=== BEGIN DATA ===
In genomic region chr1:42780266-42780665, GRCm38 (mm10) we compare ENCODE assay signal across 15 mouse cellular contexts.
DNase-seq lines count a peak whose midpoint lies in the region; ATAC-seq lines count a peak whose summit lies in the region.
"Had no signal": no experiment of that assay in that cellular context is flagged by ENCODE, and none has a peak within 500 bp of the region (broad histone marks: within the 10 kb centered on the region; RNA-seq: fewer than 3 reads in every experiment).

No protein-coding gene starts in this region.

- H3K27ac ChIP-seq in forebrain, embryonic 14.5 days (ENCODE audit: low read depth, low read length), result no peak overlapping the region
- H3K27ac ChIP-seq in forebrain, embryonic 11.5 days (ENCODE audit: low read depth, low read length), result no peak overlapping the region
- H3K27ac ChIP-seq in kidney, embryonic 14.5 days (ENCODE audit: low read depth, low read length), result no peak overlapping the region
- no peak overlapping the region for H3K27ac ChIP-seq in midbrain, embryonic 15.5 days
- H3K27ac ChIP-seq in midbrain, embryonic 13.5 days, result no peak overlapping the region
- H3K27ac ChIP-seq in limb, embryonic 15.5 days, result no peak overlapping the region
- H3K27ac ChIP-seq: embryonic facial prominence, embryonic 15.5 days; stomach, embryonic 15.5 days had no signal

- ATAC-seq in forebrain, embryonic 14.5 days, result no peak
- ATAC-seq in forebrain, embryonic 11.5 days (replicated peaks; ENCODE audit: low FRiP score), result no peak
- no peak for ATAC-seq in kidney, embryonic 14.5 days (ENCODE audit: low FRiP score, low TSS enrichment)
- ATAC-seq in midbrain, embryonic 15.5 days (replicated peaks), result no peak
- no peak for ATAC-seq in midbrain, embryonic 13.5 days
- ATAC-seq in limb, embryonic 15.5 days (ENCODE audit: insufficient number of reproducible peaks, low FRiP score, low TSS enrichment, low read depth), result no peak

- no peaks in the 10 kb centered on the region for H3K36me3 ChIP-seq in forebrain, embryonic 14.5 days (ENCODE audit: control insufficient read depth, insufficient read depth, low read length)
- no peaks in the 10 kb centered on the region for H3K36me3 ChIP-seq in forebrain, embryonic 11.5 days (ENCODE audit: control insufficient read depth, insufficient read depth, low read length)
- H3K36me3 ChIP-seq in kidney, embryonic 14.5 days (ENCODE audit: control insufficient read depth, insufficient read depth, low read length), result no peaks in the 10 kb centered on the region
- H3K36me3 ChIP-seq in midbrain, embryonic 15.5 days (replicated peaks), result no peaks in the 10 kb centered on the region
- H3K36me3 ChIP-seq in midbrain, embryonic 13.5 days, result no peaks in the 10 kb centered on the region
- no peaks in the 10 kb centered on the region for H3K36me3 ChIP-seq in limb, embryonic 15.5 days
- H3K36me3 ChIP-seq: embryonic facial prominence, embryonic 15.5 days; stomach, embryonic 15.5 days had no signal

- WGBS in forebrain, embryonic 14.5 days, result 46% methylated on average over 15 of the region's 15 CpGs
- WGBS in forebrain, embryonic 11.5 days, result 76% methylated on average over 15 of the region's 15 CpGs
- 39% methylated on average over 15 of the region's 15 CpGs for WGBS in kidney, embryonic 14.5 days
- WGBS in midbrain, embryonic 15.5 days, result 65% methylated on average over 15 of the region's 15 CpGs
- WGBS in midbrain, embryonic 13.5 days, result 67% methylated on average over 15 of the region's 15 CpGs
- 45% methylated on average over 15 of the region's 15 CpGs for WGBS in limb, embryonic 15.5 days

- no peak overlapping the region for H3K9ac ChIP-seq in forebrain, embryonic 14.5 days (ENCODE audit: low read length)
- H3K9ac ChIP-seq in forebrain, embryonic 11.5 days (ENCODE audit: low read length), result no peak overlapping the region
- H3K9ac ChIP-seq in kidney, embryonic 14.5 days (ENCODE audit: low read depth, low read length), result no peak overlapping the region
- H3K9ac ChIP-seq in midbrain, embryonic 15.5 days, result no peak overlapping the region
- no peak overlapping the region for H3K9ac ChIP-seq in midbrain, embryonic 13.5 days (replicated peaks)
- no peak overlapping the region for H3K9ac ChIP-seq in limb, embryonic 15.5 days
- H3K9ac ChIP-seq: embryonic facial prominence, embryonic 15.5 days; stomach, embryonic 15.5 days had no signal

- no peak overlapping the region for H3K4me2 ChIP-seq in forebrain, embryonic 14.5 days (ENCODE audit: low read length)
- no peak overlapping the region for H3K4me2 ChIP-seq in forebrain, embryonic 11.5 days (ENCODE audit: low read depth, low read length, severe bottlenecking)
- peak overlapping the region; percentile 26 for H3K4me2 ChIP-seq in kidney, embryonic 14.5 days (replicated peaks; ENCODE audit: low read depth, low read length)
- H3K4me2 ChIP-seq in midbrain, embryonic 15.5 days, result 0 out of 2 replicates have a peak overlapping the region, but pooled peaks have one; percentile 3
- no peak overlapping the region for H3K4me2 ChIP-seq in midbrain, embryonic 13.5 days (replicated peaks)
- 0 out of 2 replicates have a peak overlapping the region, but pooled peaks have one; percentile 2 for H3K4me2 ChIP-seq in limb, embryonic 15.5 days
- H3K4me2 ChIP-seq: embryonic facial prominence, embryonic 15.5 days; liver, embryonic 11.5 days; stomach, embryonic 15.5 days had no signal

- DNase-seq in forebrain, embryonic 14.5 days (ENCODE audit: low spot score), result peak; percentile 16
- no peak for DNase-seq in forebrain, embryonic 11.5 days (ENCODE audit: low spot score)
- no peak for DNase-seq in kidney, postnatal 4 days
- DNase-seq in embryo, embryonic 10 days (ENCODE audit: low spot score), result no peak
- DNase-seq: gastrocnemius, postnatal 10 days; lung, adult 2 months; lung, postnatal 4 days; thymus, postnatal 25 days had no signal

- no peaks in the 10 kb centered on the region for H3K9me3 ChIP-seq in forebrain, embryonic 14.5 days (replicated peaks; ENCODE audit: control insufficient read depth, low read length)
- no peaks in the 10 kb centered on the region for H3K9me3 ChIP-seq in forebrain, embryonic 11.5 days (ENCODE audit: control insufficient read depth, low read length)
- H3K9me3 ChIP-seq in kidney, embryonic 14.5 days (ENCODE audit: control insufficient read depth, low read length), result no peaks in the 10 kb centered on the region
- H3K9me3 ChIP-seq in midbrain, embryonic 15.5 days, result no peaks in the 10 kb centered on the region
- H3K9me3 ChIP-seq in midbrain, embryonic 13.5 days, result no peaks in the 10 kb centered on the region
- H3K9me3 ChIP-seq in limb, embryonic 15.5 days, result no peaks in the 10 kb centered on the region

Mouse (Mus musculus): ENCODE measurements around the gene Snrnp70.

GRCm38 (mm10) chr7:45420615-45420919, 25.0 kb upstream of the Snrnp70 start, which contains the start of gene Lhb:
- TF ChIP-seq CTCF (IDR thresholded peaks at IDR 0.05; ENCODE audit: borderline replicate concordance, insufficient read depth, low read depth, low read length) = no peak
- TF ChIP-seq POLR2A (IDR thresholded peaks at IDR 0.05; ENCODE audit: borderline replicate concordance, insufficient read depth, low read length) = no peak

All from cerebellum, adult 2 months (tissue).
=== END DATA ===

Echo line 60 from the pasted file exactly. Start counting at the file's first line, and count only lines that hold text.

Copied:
All from cerebellum, adult 2 months (tissue).